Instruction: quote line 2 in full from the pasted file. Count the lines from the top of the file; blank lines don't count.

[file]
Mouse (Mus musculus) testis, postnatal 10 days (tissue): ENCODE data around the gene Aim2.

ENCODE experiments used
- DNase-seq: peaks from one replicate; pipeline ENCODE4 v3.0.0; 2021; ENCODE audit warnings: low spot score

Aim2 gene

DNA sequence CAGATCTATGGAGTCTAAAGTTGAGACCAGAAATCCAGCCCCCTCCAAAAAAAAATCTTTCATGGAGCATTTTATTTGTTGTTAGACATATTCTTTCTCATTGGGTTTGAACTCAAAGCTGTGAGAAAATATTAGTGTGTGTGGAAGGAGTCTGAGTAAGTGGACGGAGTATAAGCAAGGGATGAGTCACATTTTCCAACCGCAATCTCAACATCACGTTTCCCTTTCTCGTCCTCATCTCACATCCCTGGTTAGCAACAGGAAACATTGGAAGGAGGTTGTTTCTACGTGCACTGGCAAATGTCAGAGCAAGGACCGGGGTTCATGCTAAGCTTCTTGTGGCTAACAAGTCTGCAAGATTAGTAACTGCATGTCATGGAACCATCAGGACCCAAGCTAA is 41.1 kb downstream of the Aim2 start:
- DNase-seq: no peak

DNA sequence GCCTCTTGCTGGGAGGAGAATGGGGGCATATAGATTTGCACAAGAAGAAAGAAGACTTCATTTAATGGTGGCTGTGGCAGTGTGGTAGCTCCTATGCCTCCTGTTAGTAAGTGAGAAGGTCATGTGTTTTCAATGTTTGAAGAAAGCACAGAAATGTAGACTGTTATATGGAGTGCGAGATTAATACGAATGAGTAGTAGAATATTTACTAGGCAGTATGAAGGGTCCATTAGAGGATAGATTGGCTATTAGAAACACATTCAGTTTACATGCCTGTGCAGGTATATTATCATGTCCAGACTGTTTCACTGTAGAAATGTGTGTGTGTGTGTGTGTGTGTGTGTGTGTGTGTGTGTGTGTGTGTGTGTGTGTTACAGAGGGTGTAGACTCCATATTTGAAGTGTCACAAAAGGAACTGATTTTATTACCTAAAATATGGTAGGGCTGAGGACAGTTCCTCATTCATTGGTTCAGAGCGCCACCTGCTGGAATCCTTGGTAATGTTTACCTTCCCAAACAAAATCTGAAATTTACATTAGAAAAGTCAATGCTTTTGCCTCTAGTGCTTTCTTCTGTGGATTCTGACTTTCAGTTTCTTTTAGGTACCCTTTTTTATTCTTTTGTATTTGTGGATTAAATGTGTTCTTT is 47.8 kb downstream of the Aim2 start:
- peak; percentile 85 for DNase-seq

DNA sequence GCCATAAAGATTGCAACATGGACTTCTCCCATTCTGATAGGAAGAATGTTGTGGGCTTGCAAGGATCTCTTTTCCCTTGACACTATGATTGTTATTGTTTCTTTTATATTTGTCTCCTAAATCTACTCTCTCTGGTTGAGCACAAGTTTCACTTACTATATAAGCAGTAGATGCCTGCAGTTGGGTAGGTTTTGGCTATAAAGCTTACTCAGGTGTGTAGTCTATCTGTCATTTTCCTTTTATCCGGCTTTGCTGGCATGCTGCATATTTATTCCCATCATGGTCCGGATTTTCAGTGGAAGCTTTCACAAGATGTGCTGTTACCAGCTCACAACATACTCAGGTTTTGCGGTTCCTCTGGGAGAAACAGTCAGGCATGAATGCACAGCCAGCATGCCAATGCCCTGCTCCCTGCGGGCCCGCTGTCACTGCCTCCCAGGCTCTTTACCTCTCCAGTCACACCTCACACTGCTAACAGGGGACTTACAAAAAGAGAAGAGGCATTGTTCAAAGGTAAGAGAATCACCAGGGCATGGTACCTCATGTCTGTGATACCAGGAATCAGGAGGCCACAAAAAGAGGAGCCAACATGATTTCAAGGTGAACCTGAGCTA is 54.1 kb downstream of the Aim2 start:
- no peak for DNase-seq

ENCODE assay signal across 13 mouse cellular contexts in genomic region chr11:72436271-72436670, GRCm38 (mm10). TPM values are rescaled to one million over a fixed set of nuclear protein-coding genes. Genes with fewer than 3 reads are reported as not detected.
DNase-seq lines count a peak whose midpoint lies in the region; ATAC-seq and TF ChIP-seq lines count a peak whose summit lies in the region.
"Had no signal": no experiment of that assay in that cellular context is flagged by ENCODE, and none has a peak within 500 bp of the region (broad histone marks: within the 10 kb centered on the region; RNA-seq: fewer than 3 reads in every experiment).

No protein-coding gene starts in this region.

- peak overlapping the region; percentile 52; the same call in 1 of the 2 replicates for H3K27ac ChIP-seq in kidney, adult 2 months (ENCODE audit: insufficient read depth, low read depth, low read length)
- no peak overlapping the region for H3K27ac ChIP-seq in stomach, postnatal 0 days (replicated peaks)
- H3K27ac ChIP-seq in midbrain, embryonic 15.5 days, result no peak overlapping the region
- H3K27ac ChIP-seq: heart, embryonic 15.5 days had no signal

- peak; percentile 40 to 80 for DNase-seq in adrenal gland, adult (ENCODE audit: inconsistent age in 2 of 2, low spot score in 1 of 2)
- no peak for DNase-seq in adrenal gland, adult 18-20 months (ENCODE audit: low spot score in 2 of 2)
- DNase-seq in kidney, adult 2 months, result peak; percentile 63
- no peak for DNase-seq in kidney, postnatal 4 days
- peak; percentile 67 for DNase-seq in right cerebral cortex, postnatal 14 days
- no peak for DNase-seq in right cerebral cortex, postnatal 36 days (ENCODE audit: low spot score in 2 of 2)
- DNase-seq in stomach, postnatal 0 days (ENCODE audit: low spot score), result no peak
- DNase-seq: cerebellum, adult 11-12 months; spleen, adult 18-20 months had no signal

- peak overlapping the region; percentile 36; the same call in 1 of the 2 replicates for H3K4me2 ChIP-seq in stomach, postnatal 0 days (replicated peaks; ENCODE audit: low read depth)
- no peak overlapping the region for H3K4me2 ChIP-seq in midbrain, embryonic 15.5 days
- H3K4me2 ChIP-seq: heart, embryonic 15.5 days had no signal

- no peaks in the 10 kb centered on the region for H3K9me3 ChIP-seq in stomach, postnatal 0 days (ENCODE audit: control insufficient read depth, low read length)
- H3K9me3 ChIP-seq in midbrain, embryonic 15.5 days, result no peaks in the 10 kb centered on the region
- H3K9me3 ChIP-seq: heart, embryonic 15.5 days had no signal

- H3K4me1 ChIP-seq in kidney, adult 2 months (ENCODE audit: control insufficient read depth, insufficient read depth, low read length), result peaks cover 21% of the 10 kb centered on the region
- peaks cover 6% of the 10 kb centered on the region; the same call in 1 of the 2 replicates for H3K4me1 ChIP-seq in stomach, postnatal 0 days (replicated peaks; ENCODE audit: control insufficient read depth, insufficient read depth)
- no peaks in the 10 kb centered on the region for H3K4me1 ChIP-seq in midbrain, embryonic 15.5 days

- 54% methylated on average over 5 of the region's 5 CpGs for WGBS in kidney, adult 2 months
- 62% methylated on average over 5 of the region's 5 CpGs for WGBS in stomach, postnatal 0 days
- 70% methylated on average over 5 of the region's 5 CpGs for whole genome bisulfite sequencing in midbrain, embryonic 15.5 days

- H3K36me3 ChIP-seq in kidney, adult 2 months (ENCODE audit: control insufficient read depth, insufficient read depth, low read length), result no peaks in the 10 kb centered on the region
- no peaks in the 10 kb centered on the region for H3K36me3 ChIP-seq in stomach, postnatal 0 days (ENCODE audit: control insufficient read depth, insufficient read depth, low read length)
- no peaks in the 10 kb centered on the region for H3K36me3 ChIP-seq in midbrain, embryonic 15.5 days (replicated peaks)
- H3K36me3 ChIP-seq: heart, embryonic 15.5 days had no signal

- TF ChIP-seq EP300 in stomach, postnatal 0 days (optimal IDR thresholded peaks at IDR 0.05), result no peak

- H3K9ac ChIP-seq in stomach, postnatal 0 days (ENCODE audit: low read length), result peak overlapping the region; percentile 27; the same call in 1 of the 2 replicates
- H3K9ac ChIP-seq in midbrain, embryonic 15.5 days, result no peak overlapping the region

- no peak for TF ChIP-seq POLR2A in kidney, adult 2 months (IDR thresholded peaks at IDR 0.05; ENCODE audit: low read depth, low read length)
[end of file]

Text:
ENCODE experiments used